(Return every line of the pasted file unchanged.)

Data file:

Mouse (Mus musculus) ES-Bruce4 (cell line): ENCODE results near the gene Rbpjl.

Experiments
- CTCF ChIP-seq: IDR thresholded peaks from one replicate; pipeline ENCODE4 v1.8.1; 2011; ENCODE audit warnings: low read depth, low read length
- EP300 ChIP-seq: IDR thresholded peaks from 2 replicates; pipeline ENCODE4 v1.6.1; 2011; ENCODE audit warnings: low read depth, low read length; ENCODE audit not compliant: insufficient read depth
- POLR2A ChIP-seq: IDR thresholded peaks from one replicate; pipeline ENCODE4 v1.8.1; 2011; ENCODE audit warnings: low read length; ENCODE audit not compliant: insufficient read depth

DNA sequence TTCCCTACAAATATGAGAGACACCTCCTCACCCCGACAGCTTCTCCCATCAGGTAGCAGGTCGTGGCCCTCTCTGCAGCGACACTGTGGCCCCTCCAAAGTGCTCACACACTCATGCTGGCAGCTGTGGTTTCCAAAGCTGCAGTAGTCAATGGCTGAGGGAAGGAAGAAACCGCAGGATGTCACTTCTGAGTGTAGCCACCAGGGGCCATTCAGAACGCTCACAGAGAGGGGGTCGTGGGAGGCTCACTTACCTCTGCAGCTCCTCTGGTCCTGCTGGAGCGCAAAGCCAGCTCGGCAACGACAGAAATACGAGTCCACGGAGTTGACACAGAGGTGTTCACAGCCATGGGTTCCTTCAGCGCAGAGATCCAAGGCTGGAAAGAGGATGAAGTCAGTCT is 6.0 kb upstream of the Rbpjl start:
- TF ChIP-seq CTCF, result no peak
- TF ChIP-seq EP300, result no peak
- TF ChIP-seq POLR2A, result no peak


Mouse (Mus musculus) ES-Bruce4 (cell line): ENCODE results near the gene Rbpjl.

Experiments
- CTCF ChIP-seq: IDR thresholded peaks from one replicate; pipeline ENCODE4 v1.8.1; 2011; ENCODE audit warnings: low read depth, low read length
- EP300 ChIP-seq: IDR thresholded peaks from 2 replicates; pipeline ENCODE4 v1.6.1; 2011; ENCODE audit warnings: low read depth, low read length; ENCODE audit not compliant: insufficient read depth
- POLR2A ChIP-seq: IDR thresholded peaks from one replicate; pipeline ENCODE4 v1.8.1; 2011; ENCODE audit warnings: low read length; ENCODE audit not compliant: insufficient read depth

DNA sequence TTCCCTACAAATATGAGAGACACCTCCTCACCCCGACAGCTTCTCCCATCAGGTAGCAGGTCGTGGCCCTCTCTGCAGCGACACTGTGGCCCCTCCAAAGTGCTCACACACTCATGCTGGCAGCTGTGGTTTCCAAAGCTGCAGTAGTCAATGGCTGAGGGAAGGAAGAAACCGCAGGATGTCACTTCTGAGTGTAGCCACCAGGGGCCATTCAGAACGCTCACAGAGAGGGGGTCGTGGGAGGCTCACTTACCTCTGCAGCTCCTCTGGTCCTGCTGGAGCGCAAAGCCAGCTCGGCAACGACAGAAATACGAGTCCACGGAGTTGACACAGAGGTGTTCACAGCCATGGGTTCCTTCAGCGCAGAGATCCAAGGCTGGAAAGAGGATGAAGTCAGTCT is 6.0 kb upstream of the Rbpjl start:
- TF ChIP-seq CTCF, result no peak
- TF ChIP-seq EP300, result no peak
- TF ChIP-seq POLR2A, result no peak